Telecommunications giant Sprint has agreed to pay $15.5 million to settle a lawsuit in which the the Obama administration alleged that the company overbilled the government while conducting “court-ordered intercepts” of its customers.
In 2014, the government sued Sprint, claiming that it has overcharged by $21 million – a 58 percent markup, according to the suit – for its services between January 1, 2007, and July 31, 2010.
The Obama administration’s claim that Sprint “knowingly” submitted false claims is an accusation that the company either knew it had falsified records, acted in “deliberate ignorance,” or with “reckless disregard” of the facts.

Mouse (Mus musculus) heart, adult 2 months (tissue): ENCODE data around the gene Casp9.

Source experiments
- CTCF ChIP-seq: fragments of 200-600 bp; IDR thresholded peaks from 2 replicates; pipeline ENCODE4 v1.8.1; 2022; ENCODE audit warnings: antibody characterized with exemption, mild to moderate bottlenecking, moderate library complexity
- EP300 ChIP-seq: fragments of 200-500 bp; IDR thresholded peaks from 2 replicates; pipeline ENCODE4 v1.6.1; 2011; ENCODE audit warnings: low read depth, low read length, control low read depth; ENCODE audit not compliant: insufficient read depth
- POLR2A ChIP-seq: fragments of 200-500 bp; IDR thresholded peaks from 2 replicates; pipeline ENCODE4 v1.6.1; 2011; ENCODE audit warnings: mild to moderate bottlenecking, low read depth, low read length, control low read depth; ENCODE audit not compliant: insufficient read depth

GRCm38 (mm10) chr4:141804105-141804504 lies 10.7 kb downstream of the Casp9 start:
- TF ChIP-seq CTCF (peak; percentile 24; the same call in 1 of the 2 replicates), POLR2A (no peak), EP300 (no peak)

Sprint, along with Verizon and AT&T, are regularly required to aid government investigations – doing so by facilitating phone surveillance, also known as pen registers, which contain metadata about a phone call, not its content. In exchange for standing at the ready, the companies are permitted to charge law enforcement agencies for “reasonable expenses” related to the investigation.